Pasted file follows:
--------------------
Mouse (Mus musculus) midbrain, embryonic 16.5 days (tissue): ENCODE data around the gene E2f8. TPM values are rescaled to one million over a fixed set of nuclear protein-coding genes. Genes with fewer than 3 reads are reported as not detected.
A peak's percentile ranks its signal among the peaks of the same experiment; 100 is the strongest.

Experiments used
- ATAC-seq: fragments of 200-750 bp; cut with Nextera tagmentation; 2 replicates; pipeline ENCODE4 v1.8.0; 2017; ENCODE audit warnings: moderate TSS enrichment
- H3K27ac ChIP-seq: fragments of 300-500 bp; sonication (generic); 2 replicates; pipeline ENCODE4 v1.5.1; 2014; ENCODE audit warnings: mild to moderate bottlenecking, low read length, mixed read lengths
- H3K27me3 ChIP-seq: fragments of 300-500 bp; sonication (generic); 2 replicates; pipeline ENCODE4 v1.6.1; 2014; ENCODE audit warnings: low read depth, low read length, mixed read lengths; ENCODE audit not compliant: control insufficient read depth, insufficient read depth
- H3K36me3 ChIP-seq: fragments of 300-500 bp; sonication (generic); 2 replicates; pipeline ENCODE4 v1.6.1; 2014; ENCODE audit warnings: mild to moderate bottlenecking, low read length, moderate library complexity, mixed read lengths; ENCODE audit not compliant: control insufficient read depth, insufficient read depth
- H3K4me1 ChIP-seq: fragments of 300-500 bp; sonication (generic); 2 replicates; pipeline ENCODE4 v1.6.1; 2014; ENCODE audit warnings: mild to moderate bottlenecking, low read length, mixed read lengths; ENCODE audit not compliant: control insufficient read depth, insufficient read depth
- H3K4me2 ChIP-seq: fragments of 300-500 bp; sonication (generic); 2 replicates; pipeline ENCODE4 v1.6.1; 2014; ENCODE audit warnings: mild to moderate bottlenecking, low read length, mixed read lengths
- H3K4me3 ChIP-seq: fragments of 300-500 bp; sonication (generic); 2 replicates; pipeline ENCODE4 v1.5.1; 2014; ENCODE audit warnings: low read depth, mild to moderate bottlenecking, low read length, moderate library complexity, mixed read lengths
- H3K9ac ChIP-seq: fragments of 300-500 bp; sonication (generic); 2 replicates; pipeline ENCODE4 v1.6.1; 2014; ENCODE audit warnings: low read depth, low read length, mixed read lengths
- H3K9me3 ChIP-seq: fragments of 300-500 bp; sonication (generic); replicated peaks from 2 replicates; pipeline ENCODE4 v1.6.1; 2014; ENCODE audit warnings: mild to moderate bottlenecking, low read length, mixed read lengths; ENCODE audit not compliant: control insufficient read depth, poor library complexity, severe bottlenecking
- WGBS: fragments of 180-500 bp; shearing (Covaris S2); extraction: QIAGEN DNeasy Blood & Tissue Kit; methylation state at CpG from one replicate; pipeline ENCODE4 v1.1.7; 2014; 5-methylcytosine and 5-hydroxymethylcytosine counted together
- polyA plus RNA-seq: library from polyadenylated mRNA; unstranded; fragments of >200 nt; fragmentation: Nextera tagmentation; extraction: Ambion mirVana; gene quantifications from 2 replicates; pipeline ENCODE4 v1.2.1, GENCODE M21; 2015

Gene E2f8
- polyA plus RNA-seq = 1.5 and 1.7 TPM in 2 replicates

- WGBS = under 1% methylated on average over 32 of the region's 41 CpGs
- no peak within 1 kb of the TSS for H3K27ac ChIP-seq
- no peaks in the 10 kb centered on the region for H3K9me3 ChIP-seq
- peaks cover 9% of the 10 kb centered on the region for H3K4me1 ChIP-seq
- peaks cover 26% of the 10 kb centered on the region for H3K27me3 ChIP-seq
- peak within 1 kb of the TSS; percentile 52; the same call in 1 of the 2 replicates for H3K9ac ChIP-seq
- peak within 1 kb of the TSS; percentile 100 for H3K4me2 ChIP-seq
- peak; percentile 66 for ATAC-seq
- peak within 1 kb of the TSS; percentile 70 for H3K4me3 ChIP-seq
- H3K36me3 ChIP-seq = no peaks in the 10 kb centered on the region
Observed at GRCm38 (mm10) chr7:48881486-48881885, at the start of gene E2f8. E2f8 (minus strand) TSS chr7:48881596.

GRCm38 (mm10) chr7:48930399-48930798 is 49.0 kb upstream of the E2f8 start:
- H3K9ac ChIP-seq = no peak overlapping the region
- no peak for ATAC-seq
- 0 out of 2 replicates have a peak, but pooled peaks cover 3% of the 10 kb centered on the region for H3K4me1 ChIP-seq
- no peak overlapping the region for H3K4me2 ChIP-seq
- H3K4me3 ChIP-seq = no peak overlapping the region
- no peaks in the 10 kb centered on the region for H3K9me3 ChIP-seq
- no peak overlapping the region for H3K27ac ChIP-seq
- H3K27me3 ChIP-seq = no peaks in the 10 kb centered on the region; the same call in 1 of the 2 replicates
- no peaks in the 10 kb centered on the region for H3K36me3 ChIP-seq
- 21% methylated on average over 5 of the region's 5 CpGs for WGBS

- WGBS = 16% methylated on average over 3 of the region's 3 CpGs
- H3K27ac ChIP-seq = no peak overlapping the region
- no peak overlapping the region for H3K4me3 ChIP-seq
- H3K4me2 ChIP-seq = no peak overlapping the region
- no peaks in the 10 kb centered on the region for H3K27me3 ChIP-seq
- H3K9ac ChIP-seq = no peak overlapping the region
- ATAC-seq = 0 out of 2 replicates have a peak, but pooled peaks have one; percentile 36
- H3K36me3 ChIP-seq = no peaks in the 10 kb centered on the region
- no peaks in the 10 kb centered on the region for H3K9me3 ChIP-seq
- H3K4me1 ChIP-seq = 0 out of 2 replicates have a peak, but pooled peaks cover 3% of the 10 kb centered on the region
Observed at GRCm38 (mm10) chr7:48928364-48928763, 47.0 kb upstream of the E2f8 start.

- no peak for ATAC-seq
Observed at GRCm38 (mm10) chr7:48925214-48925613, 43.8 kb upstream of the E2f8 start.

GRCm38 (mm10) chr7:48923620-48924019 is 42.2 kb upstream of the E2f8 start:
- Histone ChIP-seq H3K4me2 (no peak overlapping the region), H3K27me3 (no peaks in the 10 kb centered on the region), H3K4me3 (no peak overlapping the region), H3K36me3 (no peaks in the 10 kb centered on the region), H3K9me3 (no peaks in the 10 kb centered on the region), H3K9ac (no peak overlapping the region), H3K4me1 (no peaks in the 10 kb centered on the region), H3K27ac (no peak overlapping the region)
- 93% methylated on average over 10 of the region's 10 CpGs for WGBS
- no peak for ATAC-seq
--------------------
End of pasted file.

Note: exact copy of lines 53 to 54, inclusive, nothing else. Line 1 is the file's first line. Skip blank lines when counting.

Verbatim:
- Histone ChIP-seq H3K4me2 (no peak overlapping the region), H3K27me3 (no peaks in the 10 kb centered on the region), H3K4me3 (no peak overlapping the region), H3K36me3 (no peaks in the 10 kb centered on the region), H3K9me3 (no peaks in the 10 kb centered on the region), H3K9ac (no peak overlapping the region), H3K4me1 (no peaks in the 10 kb centered on the region), H3K27ac (no peak overlapping the region)
- 93% methylated on average over 10 of the region's 10 CpGs for WGBS